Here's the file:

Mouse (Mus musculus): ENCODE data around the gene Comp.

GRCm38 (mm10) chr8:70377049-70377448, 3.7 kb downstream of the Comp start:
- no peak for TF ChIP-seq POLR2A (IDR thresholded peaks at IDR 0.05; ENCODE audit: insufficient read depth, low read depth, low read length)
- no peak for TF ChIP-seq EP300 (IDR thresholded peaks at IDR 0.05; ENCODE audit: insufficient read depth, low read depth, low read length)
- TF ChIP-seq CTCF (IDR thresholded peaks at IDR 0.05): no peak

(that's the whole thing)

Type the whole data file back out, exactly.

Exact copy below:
Mouse (Mus musculus): ENCODE data around the gene Comp.

GRCm38 (mm10) chr8:70377049-70377448, 3.7 kb downstream of the Comp start:
- no peak for TF ChIP-seq POLR2A (IDR thresholded peaks at IDR 0.05; ENCODE audit: insufficient read depth, low read depth, low read length)
- no peak for TF ChIP-seq EP300 (IDR thresholded peaks at IDR 0.05; ENCODE audit: insufficient read depth, low read depth, low read length)
- TF ChIP-seq CTCF (IDR thresholded peaks at IDR 0.05): no peak